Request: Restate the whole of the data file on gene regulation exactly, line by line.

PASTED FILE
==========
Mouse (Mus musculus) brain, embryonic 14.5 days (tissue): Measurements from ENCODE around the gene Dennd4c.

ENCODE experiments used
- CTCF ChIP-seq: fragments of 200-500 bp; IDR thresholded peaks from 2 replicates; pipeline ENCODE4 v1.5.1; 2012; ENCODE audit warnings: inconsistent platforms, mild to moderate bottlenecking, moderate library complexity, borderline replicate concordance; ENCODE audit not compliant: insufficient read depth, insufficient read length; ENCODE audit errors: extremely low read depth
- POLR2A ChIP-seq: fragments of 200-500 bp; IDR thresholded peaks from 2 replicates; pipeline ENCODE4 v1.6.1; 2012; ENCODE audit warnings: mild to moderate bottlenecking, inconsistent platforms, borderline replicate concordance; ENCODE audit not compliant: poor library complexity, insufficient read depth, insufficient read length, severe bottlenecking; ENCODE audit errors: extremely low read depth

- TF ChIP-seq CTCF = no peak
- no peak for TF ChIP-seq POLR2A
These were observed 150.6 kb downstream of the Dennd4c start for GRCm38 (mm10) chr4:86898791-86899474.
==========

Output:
Mouse (Mus musculus) brain, embryonic 14.5 days (tissue): Measurements from ENCODE around the gene Dennd4c.

ENCODE experiments used
- CTCF ChIP-seq: fragments of 200-500 bp; IDR thresholded peaks from 2 replicates; pipeline ENCODE4 v1.5.1; 2012; ENCODE audit warnings: inconsistent platforms, mild to moderate bottlenecking, moderate library complexity, borderline replicate concordance; ENCODE audit not compliant: insufficient read depth, insufficient read length; ENCODE audit errors: extremely low read depth
- POLR2A ChIP-seq: fragments of 200-500 bp; IDR thresholded peaks from 2 replicates; pipeline ENCODE4 v1.6.1; 2012; ENCODE audit warnings: mild to moderate bottlenecking, inconsistent platforms, borderline replicate concordance; ENCODE audit not compliant: poor library complexity, insufficient read depth, insufficient read length, severe bottlenecking; ENCODE audit errors: extremely low read depth

- TF ChIP-seq CTCF = no peak
- no peak for TF ChIP-seq POLR2A
These were observed 150.6 kb downstream of the Dennd4c start for GRCm38 (mm10) chr4:86898791-86899474.